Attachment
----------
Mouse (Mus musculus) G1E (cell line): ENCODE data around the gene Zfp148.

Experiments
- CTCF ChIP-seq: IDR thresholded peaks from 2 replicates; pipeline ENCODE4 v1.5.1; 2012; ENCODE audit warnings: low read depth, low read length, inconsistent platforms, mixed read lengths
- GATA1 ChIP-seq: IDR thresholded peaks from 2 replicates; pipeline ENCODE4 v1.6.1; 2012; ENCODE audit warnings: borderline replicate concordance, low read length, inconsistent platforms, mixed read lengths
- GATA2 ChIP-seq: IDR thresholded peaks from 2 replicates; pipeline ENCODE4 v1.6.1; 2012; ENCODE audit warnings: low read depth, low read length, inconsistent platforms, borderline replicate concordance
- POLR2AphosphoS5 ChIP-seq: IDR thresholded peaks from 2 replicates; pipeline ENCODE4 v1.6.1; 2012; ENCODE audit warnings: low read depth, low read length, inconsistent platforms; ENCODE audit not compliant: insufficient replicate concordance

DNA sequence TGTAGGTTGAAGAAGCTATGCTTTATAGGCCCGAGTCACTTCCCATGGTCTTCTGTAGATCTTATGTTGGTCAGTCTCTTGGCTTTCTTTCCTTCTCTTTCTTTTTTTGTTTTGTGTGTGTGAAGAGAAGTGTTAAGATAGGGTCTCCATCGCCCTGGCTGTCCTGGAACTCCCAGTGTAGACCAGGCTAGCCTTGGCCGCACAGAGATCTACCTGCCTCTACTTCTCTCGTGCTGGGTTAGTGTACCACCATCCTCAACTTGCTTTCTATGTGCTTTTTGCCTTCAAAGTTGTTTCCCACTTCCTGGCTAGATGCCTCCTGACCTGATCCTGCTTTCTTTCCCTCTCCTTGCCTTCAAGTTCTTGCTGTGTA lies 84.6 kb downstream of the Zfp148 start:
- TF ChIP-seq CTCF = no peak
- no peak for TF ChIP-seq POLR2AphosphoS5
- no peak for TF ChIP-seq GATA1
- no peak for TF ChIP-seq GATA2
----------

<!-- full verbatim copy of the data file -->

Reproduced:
Mouse (Mus musculus) G1E (cell line): ENCODE data around the gene Zfp148.

Experiments
- CTCF ChIP-seq: IDR thresholded peaks from 2 replicates; pipeline ENCODE4 v1.5.1; 2012; ENCODE audit warnings: low read depth, low read length, inconsistent platforms, mixed read lengths
- GATA1 ChIP-seq: IDR thresholded peaks from 2 replicates; pipeline ENCODE4 v1.6.1; 2012; ENCODE audit warnings: borderline replicate concordance, low read length, inconsistent platforms, mixed read lengths
- GATA2 ChIP-seq: IDR thresholded peaks from 2 replicates; pipeline ENCODE4 v1.6.1; 2012; ENCODE audit warnings: low read depth, low read length, inconsistent platforms, borderline replicate concordance
- POLR2AphosphoS5 ChIP-seq: IDR thresholded peaks from 2 replicates; pipeline ENCODE4 v1.6.1; 2012; ENCODE audit warnings: low read depth, low read length, inconsistent platforms; ENCODE audit not compliant: insufficient replicate concordance

DNA sequence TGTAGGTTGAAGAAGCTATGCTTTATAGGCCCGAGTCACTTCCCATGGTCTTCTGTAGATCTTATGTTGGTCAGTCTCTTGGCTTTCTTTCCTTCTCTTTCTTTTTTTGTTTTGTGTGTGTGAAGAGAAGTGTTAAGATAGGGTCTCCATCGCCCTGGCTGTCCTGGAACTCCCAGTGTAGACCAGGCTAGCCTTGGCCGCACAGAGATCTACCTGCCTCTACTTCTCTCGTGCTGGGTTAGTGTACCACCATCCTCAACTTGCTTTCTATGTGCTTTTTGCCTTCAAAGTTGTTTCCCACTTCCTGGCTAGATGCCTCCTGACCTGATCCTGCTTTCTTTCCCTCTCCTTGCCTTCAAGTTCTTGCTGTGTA lies 84.6 kb downstream of the Zfp148 start:
- TF ChIP-seq CTCF = no peak
- no peak for TF ChIP-seq POLR2AphosphoS5
- no peak for TF ChIP-seq GATA1
- no peak for TF ChIP-seq GATA2